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Living room and master bedroom pavilions stretch out to the views in this lakeside family home

With design nods to early settler cottages and leading spaces trained on the views, this snug, modern home is all about embracing its mountain setting

​​​​​​​Utilising natural materials, such as cedar and schist,
​​​​​​​Utilising natural materials, such as cedar and schist, and with the architecture trained on the views while creating sheltered areas, this alpine home by Condon Scott Architects is at one with its habitat.

So the setting is world class – but how best to make the most of building in such a pristine environment? Orientation, material empathy, and connections to local history are just some ways this home reaches out to its surroundings.

Nestled on the shores of scenic Lake Hawea, a 20-minute drive from Wanaka, the new home by Barry Condon of Condon Scott Architects makes the very most of breathtaking views of the lake and Southern Alps. 

The generous-sized family home is warm and sheltered from the alpine weather, with an aesthetic that is definitively of the area.

“Right from the outset, planning restrictions limited the width and height of the building,” says Condon. 

“Plus, the often-strong winds that come in off the lake had to be taken into account when establishing the shape of the home.”

Addressing these factors, he designed the house in an H configuration. This arrangement allowed the bulk of the building itself to provide shelter from the wind, creating a series of terraces and courtyards that can be enjoyed variously – depending on weather patterns.


The home also responds to its environment in another way – as seen when viewed from above.

“At our first briefing, the owners asked for an interesting roofline visible on approach from the main driveway. This was a challenge as there was a 4.5 metre height restriction over the site.

“To address this, we developed a series of interpassing roof planes. Indoors these create a run of large volumes and smaller, more intimate spaces. Externally, the combination of volumes presents a dynamic roof form to the observer.”

The home’s understated material palette of cedar, local stone, and steel continues from the exterior to the interior, and forms an immediate connection with the landscape. This strong link to the land is furthered by a pair of heavy schist walls which flank the living spaces and contain seating, shelving and a fireplace.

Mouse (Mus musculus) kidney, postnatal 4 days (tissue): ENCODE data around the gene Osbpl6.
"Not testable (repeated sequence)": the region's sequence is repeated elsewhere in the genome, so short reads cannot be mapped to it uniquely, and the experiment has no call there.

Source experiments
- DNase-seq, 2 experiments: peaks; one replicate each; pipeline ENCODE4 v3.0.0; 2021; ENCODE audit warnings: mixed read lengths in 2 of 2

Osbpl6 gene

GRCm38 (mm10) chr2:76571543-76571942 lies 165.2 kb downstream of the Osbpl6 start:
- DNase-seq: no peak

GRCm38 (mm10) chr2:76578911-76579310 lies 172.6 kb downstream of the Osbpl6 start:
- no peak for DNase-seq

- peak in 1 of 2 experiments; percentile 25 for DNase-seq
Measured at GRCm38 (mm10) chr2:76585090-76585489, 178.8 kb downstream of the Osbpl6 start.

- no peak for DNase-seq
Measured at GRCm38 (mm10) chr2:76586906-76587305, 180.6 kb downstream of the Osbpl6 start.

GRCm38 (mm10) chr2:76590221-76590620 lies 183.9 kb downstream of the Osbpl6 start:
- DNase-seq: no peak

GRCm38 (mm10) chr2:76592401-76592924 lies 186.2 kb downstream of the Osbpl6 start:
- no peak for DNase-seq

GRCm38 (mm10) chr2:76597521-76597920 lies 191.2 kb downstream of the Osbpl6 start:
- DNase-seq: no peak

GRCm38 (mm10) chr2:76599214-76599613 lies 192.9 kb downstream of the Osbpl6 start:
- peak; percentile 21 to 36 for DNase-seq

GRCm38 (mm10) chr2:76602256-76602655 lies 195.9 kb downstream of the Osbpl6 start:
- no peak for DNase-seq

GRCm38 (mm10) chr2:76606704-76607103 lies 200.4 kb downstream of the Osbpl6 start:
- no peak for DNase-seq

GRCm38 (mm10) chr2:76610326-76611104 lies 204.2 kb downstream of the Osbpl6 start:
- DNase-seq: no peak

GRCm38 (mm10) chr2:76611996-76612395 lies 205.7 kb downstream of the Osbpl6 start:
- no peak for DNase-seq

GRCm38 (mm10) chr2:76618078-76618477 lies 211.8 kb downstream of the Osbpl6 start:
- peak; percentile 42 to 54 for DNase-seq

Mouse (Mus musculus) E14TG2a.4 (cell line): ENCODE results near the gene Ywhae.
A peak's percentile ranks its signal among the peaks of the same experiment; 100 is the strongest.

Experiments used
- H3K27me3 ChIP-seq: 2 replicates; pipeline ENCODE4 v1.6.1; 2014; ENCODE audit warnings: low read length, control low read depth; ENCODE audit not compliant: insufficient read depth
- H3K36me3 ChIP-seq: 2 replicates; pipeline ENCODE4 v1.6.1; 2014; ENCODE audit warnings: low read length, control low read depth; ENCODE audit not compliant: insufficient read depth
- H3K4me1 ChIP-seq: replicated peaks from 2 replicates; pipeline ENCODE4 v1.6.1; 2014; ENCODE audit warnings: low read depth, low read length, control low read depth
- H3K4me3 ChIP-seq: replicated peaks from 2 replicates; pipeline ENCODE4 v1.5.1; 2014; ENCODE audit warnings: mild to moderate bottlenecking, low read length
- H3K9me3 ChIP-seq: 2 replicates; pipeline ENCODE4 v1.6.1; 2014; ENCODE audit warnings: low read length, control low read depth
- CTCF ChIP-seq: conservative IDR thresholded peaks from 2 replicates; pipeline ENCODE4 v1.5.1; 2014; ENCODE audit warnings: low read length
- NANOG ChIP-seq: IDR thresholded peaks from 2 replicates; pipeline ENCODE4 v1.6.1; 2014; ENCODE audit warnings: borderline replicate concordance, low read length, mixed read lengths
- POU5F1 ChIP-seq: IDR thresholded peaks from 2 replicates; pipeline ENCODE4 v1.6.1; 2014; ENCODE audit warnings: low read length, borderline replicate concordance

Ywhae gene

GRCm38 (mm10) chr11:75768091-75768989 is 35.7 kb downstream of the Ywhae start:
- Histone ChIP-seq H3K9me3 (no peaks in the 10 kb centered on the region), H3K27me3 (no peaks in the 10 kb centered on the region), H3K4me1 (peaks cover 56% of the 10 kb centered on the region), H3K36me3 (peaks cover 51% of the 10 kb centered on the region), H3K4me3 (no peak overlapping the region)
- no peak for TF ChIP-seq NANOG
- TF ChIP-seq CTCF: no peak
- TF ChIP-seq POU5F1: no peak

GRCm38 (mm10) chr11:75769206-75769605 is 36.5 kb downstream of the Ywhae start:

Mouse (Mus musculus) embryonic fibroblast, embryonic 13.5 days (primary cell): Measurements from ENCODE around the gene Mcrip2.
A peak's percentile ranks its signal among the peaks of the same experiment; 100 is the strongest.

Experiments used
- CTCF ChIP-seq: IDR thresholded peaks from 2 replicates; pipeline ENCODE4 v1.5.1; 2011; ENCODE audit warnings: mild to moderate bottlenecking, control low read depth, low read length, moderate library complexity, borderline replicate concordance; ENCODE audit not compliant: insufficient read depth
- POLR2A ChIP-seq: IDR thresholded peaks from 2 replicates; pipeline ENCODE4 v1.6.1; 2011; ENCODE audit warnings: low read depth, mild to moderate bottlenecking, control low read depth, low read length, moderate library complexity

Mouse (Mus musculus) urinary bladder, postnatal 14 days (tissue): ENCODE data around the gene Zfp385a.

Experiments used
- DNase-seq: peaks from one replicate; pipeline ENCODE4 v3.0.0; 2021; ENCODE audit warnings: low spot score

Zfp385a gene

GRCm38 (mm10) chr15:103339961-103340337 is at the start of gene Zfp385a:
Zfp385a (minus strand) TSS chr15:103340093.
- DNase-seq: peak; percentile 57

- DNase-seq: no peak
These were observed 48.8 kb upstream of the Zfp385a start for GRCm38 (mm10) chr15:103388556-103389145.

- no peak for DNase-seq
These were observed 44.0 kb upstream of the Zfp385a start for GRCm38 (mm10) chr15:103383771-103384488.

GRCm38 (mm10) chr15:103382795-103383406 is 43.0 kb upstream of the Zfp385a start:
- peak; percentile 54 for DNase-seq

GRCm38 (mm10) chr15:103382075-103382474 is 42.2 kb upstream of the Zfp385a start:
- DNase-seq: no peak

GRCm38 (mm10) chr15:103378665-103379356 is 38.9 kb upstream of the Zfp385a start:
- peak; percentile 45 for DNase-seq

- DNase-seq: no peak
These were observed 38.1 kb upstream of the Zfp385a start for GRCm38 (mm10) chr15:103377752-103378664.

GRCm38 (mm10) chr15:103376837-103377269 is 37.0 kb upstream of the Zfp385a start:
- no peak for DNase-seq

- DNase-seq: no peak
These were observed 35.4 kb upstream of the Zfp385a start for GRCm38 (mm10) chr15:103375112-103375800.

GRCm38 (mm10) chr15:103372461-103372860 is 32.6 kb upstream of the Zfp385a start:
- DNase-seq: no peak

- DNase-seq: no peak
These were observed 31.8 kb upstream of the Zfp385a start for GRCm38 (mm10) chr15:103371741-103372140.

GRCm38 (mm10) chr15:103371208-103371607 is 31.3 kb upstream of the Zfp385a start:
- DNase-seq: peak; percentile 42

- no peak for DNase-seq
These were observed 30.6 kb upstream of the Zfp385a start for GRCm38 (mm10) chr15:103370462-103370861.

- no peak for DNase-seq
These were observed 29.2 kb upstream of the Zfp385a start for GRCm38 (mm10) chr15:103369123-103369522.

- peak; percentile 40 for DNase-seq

The two rugged stone walls form a pair of organising axes that run through the house  – orienting key spaces towards the views. The feature walls are intended to echo early settler cottages once common to the area, thus adding a sense of history into the fabric of the building.

The architecture embraces the mountain setting in many ways. The living and bedroom spaces are positioned to take full advantage of the wide-spanning vistas, with garaging and utility spaces located to the rear. Together with the schist walls, dynamic cedar ceilings angle the eye towards different aspects of the view.

The home also minimises fuel bills and its impact on the environment by reducing the need for heating and cooling, with thermally broken windows and insulation levels well above code.

Passive solar gain is addressed with louvres and eaves that mitigate the sun’s rays during  the summer months, to prevent overheating.

And equally prepared for the colder winter months, the home’s polished concrete slab acts as a thermal sink, storing the sun’s heat during the day to release it back into the home at night.

Credit list

Builder
Plimmer Building Contractors
Cladding and roof
Calder Stewart Heritage Tray; Herman Pacific Weatherboards; schist
Main floor
Polished concrete
Blinds
Luxaflex, from McKenzie & Willis
Benchtops
Dekton, colour Domoos
Sink
Burns & Ferrall
Ovens
Miele
Cooktop
Wolf, from Kouzina Appliances
Refrigerator
Liebherr, from Kouzina Appliances
Kitchen lighting
Inlite bespoke slimline black pendant, made in Belgium, from Radcliffes and Lake Wanaka Electrical
Awards
Trends International Design Awards (TIDA) New Homes – Highly Commended
Interior design
Condon Scott Architects
Kitchen manufacturer
Mt Iron Joinery Wanaka
Windows/doors
APL
Paint
Resene
Kitchen cabinetry
2-pot lacquer paint finish – Resene Triple White Pointer
Splashback
Painted glass, by Aspiring Glass
Taps
Hansgrohe, from Plumbing World
Steam oven
Miele
Microwave
Panasonic
Dishwasher
Miele; Fisher & Pykel DishDrawer
Kitchen floor
Pro Plank Prime Oak smooth, by Wanaka Wood Floors

Story by: New Zealand TIDA Homes

Photography by: Simon Larkin

24 May, 2020

For more than 30 years, Trends has promoted great home design ideas through its print, digital and online media.The Trends International Design Awards – TIDAs – take that involvement to the next level with the search for the best kitchens, bathrooms and homes across a number of the countries where Trends has a presence.


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